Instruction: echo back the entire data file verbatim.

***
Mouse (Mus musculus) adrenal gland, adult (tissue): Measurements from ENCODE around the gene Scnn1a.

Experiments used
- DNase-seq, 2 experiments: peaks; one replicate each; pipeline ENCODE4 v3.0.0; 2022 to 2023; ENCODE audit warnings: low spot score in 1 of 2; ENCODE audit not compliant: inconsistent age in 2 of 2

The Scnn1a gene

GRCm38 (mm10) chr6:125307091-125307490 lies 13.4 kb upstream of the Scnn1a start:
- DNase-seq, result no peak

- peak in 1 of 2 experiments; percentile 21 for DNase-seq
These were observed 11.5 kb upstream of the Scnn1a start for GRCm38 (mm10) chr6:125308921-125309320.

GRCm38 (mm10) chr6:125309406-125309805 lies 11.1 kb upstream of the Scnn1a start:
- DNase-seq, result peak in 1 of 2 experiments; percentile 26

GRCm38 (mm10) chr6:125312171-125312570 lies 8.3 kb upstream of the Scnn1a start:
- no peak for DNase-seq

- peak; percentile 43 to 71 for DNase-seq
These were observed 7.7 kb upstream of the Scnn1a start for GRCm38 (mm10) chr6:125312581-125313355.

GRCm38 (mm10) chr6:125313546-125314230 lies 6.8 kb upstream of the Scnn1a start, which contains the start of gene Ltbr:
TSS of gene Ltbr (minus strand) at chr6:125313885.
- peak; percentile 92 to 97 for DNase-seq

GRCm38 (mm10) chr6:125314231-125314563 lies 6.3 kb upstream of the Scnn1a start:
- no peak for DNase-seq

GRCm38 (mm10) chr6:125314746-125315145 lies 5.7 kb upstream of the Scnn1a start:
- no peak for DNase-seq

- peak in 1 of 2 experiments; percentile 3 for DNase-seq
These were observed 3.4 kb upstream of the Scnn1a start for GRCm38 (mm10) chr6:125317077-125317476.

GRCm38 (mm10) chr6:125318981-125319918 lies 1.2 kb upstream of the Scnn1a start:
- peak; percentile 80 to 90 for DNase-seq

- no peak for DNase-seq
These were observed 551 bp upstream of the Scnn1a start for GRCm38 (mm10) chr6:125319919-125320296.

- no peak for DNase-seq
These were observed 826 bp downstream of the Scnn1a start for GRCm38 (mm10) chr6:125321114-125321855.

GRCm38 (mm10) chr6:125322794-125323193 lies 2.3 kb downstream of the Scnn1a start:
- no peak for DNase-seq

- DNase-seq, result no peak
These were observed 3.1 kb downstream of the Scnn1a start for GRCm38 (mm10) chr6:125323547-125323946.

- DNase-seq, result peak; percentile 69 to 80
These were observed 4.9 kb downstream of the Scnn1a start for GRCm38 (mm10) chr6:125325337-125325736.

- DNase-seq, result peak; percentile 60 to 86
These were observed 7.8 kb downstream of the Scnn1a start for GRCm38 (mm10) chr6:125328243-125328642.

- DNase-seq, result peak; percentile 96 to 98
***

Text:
Mouse (Mus musculus) adrenal gland, adult (tissue): Measurements from ENCODE around the gene Scnn1a.

Experiments used
- DNase-seq, 2 experiments: peaks; one replicate each; pipeline ENCODE4 v3.0.0; 2022 to 2023; ENCODE audit warnings: low spot score in 1 of 2; ENCODE audit not compliant: inconsistent age in 2 of 2

The Scnn1a gene

GRCm38 (mm10) chr6:125307091-125307490 lies 13.4 kb upstream of the Scnn1a start:
- DNase-seq, result no peak

- peak in 1 of 2 experiments; percentile 21 for DNase-seq
These were observed 11.5 kb upstream of the Scnn1a start for GRCm38 (mm10) chr6:125308921-125309320.

GRCm38 (mm10) chr6:125309406-125309805 lies 11.1 kb upstream of the Scnn1a start:
- DNase-seq, result peak in 1 of 2 experiments; percentile 26

GRCm38 (mm10) chr6:125312171-125312570 lies 8.3 kb upstream of the Scnn1a start:
- no peak for DNase-seq

- peak; percentile 43 to 71 for DNase-seq
These were observed 7.7 kb upstream of the Scnn1a start for GRCm38 (mm10) chr6:125312581-125313355.

GRCm38 (mm10) chr6:125313546-125314230 lies 6.8 kb upstream of the Scnn1a start, which contains the start of gene Ltbr:
TSS of gene Ltbr (minus strand) at chr6:125313885.
- peak; percentile 92 to 97 for DNase-seq

GRCm38 (mm10) chr6:125314231-125314563 lies 6.3 kb upstream of the Scnn1a start:
- no peak for DNase-seq

GRCm38 (mm10) chr6:125314746-125315145 lies 5.7 kb upstream of the Scnn1a start:
- no peak for DNase-seq

- peak in 1 of 2 experiments; percentile 3 for DNase-seq
These were observed 3.4 kb upstream of the Scnn1a start for GRCm38 (mm10) chr6:125317077-125317476.

GRCm38 (mm10) chr6:125318981-125319918 lies 1.2 kb upstream of the Scnn1a start:
- peak; percentile 80 to 90 for DNase-seq

- no peak for DNase-seq
These were observed 551 bp upstream of the Scnn1a start for GRCm38 (mm10) chr6:125319919-125320296.

- no peak for DNase-seq
These were observed 826 bp downstream of the Scnn1a start for GRCm38 (mm10) chr6:125321114-125321855.

GRCm38 (mm10) chr6:125322794-125323193 lies 2.3 kb downstream of the Scnn1a start:
- no peak for DNase-seq

- DNase-seq, result no peak
These were observed 3.1 kb downstream of the Scnn1a start for GRCm38 (mm10) chr6:125323547-125323946.

- DNase-seq, result peak; percentile 69 to 80
These were observed 4.9 kb downstream of the Scnn1a start for GRCm38 (mm10) chr6:125325337-125325736.

- DNase-seq, result peak; percentile 60 to 86
These were observed 7.8 kb downstream of the Scnn1a start for GRCm38 (mm10) chr6:125328243-125328642.

- DNase-seq, result peak; percentile 96 to 98